Arbitration clauses can be an effective way to control the risks and costs of litigation. This is especially true for companies that provide a large customer base. Such companies may face the spectre of collective action triggered by a single angry customer. The costs and risks associated with collective actions may encourage companies to settle reasonable claims through other means rather than endangering their businesses. Fortunately, the U.S. Supreme Court has strongly supported the use of arbitration clauses, including those that waive class action. In 2011, the court found that the Federal Arbitration Act (“FAA”) prejudged a California law that would have struck down a compromise clause that includes the waiver of the class action. AT-T Mobility LLC/ Concepcion, 131 pp. Ct. 1740 (2011). The arbitration clause in Concepcion was a rather typical clause of the boiler platform that was used in consumer mobile phone contracts.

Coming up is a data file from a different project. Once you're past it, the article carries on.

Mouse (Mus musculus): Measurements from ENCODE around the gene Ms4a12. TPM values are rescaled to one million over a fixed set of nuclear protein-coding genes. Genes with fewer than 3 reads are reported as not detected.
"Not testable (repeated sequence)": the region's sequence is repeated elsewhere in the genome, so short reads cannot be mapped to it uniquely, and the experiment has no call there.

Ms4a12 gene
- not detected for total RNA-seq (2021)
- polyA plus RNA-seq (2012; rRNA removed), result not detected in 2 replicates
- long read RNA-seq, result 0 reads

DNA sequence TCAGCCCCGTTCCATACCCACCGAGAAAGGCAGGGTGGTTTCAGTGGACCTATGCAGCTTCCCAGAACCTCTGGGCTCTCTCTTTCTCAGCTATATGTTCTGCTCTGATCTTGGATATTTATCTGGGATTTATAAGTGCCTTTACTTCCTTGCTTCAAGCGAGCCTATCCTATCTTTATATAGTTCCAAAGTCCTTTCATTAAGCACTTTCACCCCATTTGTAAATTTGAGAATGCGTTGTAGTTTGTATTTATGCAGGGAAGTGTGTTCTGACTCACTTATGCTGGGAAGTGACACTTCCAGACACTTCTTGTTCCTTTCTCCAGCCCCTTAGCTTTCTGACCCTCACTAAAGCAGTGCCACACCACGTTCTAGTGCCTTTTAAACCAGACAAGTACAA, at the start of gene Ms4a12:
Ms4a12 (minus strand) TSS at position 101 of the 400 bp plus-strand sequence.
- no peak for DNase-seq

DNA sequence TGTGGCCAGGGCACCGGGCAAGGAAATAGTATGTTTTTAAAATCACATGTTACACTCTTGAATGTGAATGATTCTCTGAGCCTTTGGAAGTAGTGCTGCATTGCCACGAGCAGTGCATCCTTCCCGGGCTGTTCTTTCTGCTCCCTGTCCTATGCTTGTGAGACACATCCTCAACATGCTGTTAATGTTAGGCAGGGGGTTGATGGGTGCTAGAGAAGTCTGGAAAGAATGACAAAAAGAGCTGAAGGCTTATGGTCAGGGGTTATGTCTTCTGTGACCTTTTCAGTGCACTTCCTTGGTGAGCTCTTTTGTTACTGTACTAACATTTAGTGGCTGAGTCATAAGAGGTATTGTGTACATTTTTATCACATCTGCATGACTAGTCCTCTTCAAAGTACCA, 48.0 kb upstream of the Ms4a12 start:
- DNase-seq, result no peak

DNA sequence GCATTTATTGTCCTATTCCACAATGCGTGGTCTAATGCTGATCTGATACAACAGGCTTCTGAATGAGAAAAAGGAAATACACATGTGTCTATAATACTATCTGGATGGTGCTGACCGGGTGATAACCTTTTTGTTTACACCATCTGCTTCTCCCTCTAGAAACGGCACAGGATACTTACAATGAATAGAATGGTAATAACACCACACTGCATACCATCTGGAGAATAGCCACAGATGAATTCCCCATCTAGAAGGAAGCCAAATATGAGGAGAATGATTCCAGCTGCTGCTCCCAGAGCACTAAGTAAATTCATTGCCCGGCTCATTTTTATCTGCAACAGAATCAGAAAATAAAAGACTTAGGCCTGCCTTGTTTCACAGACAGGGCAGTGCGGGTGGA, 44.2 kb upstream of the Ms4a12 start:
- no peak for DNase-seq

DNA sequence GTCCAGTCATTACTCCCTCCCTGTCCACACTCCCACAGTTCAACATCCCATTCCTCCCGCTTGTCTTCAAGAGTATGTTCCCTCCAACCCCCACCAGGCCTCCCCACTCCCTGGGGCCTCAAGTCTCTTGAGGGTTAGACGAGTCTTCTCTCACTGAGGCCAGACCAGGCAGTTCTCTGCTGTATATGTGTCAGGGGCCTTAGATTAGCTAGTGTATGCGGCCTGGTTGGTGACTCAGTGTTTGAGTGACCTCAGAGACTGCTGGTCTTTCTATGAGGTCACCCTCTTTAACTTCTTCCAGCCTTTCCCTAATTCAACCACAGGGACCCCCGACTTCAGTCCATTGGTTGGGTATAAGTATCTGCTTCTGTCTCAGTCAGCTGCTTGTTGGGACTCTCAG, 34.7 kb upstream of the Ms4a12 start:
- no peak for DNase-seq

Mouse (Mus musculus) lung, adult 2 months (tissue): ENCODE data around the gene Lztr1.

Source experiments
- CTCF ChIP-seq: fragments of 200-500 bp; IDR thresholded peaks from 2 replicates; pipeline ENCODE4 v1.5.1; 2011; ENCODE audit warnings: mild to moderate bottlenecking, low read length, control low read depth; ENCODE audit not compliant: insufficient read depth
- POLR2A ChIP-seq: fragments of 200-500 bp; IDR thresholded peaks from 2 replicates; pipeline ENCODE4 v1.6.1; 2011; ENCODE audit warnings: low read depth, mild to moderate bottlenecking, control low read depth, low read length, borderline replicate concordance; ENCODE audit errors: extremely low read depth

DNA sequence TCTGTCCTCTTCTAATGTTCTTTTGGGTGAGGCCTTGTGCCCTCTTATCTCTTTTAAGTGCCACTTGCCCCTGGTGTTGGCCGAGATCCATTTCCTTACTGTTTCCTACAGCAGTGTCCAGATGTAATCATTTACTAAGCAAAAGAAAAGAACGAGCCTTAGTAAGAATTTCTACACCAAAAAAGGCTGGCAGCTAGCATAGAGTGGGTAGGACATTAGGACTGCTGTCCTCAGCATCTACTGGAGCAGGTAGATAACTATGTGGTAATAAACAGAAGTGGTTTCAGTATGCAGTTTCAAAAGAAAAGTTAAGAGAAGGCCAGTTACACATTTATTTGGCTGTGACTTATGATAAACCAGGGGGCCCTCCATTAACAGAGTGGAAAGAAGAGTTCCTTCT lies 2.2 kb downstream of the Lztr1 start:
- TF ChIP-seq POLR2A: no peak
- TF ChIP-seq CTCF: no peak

However, the FAA`s victory over state laws that oppose such clauses in consumer contracts did not end the fight. Concepcion was decided with a narrow 5-4 margin, and many consumer advocates are moving quickly to try to make holes in the magnitude and effect of the decision. The decision of Charming Shoppes presented a more complex situation and a less satisfactory analysis. There, the grievor filed a complaint for breach of contract and sought some benefit and sought a default judgment when the defendant did not respond to the summons and appeal. Weeks later, counsel for the defendant contacted the applicant`s lawyer and, finally, the suit was granted to allow the parties to negotiate an agreement. These negotiations failed after several months, and the accused then filed a “cross-movement” to force, among other things, arbitration. The Tribunal granted the applicant`s application and dismissed the defendant`s motion, finding that the defendant had waived all arbitration rights by failing to respond to the appeal, delaying the progress of the appeal, and participating in conciliation conferences and negotiations. The Tribunal found that the contract in question contained “a provision that disputes arising from the contract will be settled,” 2019 N.Y. Misc. LEXIS 389 to 1-2, and this applicant had argued that the defendant had “renounced” any right to arbitration because of his breach, albeit in the absence of support authority. However, the court found this authority later in Charming Shoppes` decision. There, the court held that “the defendant effectively waived his right to apply the compromise clause if he did not respond to the citation and complaint, in circumstances where there was no reasonable excuse for such a default.